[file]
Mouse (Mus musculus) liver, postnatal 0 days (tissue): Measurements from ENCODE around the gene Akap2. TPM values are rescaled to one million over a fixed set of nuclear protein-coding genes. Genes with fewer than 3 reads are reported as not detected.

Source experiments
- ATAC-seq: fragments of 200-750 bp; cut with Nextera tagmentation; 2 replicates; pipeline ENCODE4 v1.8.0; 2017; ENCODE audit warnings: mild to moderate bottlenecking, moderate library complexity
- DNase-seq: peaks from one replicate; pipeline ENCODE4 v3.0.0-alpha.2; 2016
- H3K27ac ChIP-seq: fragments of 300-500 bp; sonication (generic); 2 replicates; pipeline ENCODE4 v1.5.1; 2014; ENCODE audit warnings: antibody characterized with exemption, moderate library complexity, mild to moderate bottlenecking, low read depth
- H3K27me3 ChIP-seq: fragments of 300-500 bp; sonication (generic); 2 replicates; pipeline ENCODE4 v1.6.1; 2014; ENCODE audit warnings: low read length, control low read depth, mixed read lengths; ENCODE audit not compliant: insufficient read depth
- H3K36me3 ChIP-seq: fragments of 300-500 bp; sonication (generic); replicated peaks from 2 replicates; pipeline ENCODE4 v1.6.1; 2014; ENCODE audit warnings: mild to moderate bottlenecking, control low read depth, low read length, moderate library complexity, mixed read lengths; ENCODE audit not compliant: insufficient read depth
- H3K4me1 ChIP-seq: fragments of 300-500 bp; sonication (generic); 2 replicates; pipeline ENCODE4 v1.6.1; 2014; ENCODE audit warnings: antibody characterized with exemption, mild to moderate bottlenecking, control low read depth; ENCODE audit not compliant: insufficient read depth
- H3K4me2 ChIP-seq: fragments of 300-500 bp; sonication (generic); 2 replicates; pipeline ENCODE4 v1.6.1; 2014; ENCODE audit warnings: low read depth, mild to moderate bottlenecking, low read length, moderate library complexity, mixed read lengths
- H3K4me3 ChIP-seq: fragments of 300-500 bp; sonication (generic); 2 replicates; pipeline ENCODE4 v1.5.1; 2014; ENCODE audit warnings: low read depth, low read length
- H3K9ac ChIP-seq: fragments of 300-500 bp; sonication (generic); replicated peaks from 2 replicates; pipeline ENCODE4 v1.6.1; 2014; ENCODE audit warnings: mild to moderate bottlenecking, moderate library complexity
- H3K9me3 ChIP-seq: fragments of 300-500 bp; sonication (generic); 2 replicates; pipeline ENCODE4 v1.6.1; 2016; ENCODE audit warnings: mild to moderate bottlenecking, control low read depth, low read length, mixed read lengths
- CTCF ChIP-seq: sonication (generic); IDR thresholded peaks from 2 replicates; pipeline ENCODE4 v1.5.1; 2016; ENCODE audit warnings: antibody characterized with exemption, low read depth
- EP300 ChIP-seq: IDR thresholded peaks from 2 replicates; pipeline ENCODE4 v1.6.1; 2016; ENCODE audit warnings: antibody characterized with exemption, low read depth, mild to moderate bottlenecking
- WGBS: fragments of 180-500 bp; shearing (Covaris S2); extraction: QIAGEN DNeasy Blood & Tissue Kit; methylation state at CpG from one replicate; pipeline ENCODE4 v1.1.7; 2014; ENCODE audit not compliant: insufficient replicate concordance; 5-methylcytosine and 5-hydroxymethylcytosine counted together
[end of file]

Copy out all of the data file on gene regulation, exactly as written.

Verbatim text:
Mouse (Mus musculus) liver, postnatal 0 days (tissue): Measurements from ENCODE around the gene Akap2. TPM values are rescaled to one million over a fixed set of nuclear protein-coding genes. Genes with fewer than 3 reads are reported as not detected.

Source experiments
- ATAC-seq: fragments of 200-750 bp; cut with Nextera tagmentation; 2 replicates; pipeline ENCODE4 v1.8.0; 2017; ENCODE audit warnings: mild to moderate bottlenecking, moderate library complexity
- DNase-seq: peaks from one replicate; pipeline ENCODE4 v3.0.0-alpha.2; 2016
- H3K27ac ChIP-seq: fragments of 300-500 bp; sonication (generic); 2 replicates; pipeline ENCODE4 v1.5.1; 2014; ENCODE audit warnings: antibody characterized with exemption, moderate library complexity, mild to moderate bottlenecking, low read depth
- H3K27me3 ChIP-seq: fragments of 300-500 bp; sonication (generic); 2 replicates; pipeline ENCODE4 v1.6.1; 2014; ENCODE audit warnings: low read length, control low read depth, mixed read lengths; ENCODE audit not compliant: insufficient read depth
- H3K36me3 ChIP-seq: fragments of 300-500 bp; sonication (generic); replicated peaks from 2 replicates; pipeline ENCODE4 v1.6.1; 2014; ENCODE audit warnings: mild to moderate bottlenecking, control low read depth, low read length, moderate library complexity, mixed read lengths; ENCODE audit not compliant: insufficient read depth
- H3K4me1 ChIP-seq: fragments of 300-500 bp; sonication (generic); 2 replicates; pipeline ENCODE4 v1.6.1; 2014; ENCODE audit warnings: antibody characterized with exemption, mild to moderate bottlenecking, control low read depth; ENCODE audit not compliant: insufficient read depth
- H3K4me2 ChIP-seq: fragments of 300-500 bp; sonication (generic); 2 replicates; pipeline ENCODE4 v1.6.1; 2014; ENCODE audit warnings: low read depth, mild to moderate bottlenecking, low read length, moderate library complexity, mixed read lengths
- H3K4me3 ChIP-seq: fragments of 300-500 bp; sonication (generic); 2 replicates; pipeline ENCODE4 v1.5.1; 2014; ENCODE audit warnings: low read depth, low read length
- H3K9ac ChIP-seq: fragments of 300-500 bp; sonication (generic); replicated peaks from 2 replicates; pipeline ENCODE4 v1.6.1; 2014; ENCODE audit warnings: mild to moderate bottlenecking, moderate library complexity
- H3K9me3 ChIP-seq: fragments of 300-500 bp; sonication (generic); 2 replicates; pipeline ENCODE4 v1.6.1; 2016; ENCODE audit warnings: mild to moderate bottlenecking, control low read depth, low read length, mixed read lengths
- CTCF ChIP-seq: sonication (generic); IDR thresholded peaks from 2 replicates; pipeline ENCODE4 v1.5.1; 2016; ENCODE audit warnings: antibody characterized with exemption, low read depth
- EP300 ChIP-seq: IDR thresholded peaks from 2 replicates; pipeline ENCODE4 v1.6.1; 2016; ENCODE audit warnings: antibody characterized with exemption, low read depth, mild to moderate bottlenecking
- WGBS: fragments of 180-500 bp; shearing (Covaris S2); extraction: QIAGEN DNeasy Blood & Tissue Kit; methylation state at CpG from one replicate; pipeline ENCODE4 v1.1.7; 2014; ENCODE audit not compliant: insufficient replicate concordance; 5-methylcytosine and 5-hydroxymethylcytosine counted together